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NZ: UN says criminal justice system institutionally racist against Māori

The UN has found systemic bias against Māori for the fifth time. Image:

Tuesday, April 8, 2014

Item: 8551

AUCKLAND (Pacific Media Watch / SBS):  The United Nations has found institutional racism against Māori in the New Zealand criminal justice system  - for the fifth time.

Following a two-week visit to New Zealand, the UN Working Party on Arbitrary Detention found systemic bias against Māori at all levels of the criminal justice system. It said there must be a review into the bias against Māori, and noted that four previous reports by the UN had found the justice system to be biased against Māori.

The UN Working Party identified a host of other problems with the NZ criminal justice system including one with the Public Safety (Public Protections Orders) Bill which is  currently before Parliament. This proposed new law breached international law because prisoners who have served their sentence cannot be further detained under the label of civil preventive detention.

It also found that 17-year-old offenders continue to be treated as adults, despite recommendation from the UN that the protection measures available under the Children, Young Persons and Their Families Act 1989 be extended to this age group. There were also not enough protective measures in place for people with intellectual disabilities who were detained.

Responding to the UN Working Party's statement, Police and Corrections Minister Anne Tolley told SBS news that it was already known that "far too many Māori" were incarcerated, but she did not give a reason for this, saying only: "I don't think there's a simple answer to that".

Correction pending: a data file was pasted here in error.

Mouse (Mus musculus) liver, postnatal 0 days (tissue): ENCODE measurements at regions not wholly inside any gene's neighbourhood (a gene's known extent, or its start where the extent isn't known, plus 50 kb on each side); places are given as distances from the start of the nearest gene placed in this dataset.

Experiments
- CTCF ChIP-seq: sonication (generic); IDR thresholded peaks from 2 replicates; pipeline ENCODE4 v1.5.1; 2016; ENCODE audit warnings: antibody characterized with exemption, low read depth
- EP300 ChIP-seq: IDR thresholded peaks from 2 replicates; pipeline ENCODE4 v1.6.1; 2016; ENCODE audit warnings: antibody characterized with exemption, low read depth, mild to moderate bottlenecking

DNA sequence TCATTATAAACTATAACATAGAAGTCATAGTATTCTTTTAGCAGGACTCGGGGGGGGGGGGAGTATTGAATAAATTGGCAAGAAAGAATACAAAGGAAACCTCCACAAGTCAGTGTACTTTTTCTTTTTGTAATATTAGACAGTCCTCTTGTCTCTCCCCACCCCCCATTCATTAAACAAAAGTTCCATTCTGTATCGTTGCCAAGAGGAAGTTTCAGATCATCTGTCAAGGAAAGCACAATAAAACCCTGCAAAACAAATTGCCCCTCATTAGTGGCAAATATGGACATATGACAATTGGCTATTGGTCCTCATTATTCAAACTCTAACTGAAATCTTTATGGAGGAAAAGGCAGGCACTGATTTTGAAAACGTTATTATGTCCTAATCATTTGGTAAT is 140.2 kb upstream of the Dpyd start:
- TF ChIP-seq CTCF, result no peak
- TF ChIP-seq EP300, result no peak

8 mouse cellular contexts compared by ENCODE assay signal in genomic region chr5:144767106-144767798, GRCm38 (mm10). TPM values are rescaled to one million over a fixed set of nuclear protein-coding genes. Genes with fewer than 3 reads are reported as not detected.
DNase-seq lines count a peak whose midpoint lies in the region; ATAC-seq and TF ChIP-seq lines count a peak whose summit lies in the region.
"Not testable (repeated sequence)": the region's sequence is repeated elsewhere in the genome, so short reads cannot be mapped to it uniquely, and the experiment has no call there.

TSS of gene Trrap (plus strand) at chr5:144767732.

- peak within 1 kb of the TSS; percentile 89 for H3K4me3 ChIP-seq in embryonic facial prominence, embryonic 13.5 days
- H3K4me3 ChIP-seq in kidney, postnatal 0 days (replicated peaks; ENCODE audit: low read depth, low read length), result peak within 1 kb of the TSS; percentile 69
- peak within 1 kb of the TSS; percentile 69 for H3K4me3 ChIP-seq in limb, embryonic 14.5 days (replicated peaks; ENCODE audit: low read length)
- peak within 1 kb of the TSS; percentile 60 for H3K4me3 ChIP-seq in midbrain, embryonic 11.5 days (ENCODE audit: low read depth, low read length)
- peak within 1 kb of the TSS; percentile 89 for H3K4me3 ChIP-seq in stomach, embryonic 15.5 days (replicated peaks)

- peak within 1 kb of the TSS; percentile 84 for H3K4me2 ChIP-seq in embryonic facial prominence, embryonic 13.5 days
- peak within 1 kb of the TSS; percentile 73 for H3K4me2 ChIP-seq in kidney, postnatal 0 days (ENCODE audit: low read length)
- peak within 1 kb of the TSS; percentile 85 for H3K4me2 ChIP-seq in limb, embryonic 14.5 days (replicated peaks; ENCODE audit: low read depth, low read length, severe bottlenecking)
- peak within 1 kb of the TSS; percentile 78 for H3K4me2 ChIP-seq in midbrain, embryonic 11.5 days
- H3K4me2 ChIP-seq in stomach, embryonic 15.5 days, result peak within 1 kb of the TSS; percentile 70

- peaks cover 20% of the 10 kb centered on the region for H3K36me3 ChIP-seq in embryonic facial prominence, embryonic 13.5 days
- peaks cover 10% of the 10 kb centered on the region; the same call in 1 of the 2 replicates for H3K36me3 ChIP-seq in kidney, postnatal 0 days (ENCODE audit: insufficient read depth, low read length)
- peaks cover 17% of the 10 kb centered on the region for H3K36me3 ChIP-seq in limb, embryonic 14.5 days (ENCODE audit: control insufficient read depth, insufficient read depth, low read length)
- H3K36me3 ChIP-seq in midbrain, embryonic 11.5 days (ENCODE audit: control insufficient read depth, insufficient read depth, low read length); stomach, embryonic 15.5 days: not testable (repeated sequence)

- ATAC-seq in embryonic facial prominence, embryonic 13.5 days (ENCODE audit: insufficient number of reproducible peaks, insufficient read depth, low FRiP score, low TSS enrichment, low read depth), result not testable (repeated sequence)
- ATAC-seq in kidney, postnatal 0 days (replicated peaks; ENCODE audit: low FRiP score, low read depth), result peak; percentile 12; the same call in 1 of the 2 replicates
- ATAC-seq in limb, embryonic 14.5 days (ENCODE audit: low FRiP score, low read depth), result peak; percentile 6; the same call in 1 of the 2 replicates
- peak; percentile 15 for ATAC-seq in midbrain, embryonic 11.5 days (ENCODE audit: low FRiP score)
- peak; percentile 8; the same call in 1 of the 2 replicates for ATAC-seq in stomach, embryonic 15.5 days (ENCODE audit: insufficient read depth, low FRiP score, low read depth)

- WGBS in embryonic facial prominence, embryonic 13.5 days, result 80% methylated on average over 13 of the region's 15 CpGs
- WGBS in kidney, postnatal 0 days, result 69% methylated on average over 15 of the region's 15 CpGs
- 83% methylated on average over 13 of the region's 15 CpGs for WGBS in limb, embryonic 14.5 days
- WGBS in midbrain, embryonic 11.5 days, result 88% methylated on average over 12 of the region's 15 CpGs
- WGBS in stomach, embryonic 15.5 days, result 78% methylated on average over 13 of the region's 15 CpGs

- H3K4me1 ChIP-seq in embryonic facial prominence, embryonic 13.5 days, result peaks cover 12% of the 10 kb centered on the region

She later told Radio New Zealand that there was no evidence of institutional racism in New Zealand's criminal justice system. But Maori Party co-leader Te Ururoa Flavell told Radio New Zealand that the whole criminal justice system was racist and needed to be reviewed.

Dr Ronald Kramer of Auckland University's sociology department told Pacific Media Watch that "it is important to remember that criminal justice systems always operate in broader economic, cultural,and political contexts, and these forces constrain their activities. Until we start addressing problems such as rampant inequality, racist attitudes and practices, and an overly punitive political culture, we will see the same patterns again and again".

Kim Workman, spokesperson for the advocacy group Rethinking Crime and Punishment said New Zealand’s reputation had taken "a serious battering" following the UN findings.

Workman pointed out that apart from finding systemic bias against Māori, the UN statement had also found the 2005 Prisoners’ and Victims’ Claims Act 2005 to be in breach of international law. 

"This Act prevents a prisoner who makes a successful claim against the Crown, from keeping any compensation received" which is unlawful under international law, Workman said.


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About the authors

PMC profile photograph

Anna Majavu

PMW contributing editor 2014

Anna Majavu is the Pacific Media Watch freedom project contributing editor for 2014.

PMC profile photograph

Pacific Media Watch

PMC's media monitoring service

Pacific Media Watch is compiled for the Pacific Media Centre as a regional media freedom and educational resource by a network of journalists, students, stringers and commentators.
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Unfairness of justice system on Maori

If Maori people get support from UN like this, it could lead to troubled times for NZ. Any race of people can only take so much. Nelson Mandela, Malcom X, Martin Luther King. We should all be weary of this. There will be nothing done though. It's all downhill from here. Is it not so funny though when you look at Maori populations in other countries, like Aussie for example. They number at the lowest percentage rate in Aussie prisons!

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